Another type of reservoir is a carrier. Carriers are people who have the infectious agent inside them, have no symptoms of the disease, but are still able to infect other people who go on to develop disease.

Picture of a common house cat.
Cats infect humans when they shed large numbers of toxoplasmosis eggs after eating infected mice. Image:

Many animals are reservoirs and carriers of infectious diseases. A zoonosis is a disease transmitted by an animal. As discussed, many disease agents have complex life cycles; multiple reservoirs and vectors may be required for a pathogen and are very specific. If a required reservoir or carrier is not present, the pathogen may not be able to survive.

Inanimate objects can also carry disease and some infectious agents are able to live in or on water, air, food, or soil.


Did You Know?

The most famous carrier, Typhoid Mary, had no symptoms of the typhoid disease, yet shed the typhii bacteria for her entire life. She infected at least 53 people with typhoid fever.

Typhoid Mary is an example of a chronic carrier.  Although not the cause of her carrier condition, incomplete antibiotic treatment increases the chances that you will become a chronic carrier. It is important to finish all antibiotic medication as prescribed by your doctor even if you are feeling better.


 Portals of Entry

A portal of entry is any body structure through which a pathogen enters. For humans, portals of entry include the respiratory tract, conjunctiva (membranes covering the eye), urinary and reproductive tracts, gastrointestinal tract, skin, and placenta (mother-to-child).

If portals of entry are blocked, the disease cannot be transmitted.  Woman outside wearing a mask.For example, healthcare workers wearing rubber gloves block the transmission of infectious agents from one environment to another; wearing masks helps prevent the spread of respiratory diseases. Some diseases have preferred portals of entry; tuberculosis prefers to enter the body through the respiratory tract. Many diseases are spread in multiple ways and have multiple portals of entry.

Knowing the disease portals of entry can help prevent infections. Proper hygiene habits, such as good hand washing, can go a long way to keeping people infection-free.


Disease transmission is any method by which infectious agents are transferred to a host. Again, many diseases can be transmitted more than one way. Direct, indirect, mechanical, vehicle transmission and vector-borne transmission are types of disease transmission methods; each method is considered in detail when epidemiologists work to control an outbreak.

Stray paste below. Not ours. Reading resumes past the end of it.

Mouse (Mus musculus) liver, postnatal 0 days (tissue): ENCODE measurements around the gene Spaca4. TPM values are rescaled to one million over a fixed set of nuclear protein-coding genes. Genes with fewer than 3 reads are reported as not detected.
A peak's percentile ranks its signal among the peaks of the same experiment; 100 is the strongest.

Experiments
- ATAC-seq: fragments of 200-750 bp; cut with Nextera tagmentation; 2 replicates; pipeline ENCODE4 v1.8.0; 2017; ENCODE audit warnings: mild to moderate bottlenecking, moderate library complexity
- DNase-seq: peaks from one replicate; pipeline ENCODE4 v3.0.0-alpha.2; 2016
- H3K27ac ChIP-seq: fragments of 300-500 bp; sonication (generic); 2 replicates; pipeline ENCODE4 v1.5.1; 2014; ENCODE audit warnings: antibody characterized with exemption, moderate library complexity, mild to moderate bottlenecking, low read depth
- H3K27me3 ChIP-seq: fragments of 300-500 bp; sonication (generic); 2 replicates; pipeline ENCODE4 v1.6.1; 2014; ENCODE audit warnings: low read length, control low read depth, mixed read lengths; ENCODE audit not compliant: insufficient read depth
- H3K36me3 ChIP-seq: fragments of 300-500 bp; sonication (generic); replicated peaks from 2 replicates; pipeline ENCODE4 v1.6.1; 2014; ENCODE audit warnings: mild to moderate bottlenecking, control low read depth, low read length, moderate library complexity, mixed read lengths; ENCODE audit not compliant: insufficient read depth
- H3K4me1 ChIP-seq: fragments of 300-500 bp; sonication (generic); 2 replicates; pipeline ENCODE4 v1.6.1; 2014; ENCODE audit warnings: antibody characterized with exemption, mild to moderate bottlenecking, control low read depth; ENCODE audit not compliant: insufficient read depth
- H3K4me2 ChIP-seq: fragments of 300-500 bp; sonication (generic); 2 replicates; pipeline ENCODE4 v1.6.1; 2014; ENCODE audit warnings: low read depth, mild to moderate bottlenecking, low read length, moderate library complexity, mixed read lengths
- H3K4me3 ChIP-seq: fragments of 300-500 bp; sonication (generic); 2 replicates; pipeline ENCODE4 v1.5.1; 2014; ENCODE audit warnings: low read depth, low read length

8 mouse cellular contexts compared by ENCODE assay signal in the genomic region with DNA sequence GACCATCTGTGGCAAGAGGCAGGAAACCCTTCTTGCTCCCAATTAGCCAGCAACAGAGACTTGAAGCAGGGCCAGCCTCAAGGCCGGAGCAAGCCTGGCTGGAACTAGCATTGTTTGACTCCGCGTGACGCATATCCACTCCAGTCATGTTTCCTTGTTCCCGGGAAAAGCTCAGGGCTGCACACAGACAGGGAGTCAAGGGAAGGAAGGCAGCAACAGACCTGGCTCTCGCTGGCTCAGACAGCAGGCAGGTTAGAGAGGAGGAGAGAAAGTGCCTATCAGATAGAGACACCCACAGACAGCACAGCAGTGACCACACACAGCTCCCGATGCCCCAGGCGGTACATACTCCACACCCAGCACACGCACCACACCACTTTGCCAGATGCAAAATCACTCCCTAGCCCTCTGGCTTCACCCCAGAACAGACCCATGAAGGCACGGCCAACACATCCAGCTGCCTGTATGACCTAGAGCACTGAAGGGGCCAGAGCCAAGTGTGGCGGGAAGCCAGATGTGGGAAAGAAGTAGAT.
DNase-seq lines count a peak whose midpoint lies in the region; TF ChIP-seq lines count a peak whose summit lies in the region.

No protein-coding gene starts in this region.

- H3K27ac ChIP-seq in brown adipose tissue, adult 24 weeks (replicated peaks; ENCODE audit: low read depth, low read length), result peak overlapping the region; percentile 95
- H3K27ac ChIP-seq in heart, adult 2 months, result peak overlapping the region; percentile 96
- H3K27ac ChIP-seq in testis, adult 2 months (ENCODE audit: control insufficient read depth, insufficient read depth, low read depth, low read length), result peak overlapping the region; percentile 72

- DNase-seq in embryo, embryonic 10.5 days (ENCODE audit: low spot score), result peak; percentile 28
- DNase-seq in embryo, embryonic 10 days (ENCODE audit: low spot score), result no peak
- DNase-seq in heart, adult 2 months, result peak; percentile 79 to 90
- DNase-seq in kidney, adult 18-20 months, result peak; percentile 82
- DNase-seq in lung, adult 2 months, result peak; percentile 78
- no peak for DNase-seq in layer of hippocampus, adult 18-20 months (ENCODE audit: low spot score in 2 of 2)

When epidemiologists analyze outbreak cases, patterns often appear. These patterns can reflect the transmission method and provide valuable information for identifying the disease more quickly.  Effective prevention and control strategies can then be implemented and the outbreak stopped more quickly.

(For more information, read “Disease Transmission Methods” in the Support Curriculum.) 

Host Immunity

   Host immunity is the resistance to infection and disease. Humans have both innate and acquired immunity that provides some protection against infectious disease agents. Depending on the type of immunity and host health conditions, a person could come into contact with an infectious agent and not get the disease.

   Innate immunity is the inborn physical, chemical, cellular barriers humans have at birth. These are very effective barriers to infections. Examples include mucus linings which trap infectious particles, cilia along the respiratory tract, the acid environment of the stomach, and various types of immune cells which engulf pathogens.

  Woman getting an injection in the arm. Acquired immunity is the resistance to a disease that results from previous exposure to an infectious agent, its antigens, or by transfer of antibodies. When you get certain diseases your body forms antibodies against the pathogen; if you encounter the pathogen again, your body recognizes the pathogen and antibodies formed from the first encounter fight it off. The same process works if you are immunized against the disease; if you encounter the pathogen, your body fights it off.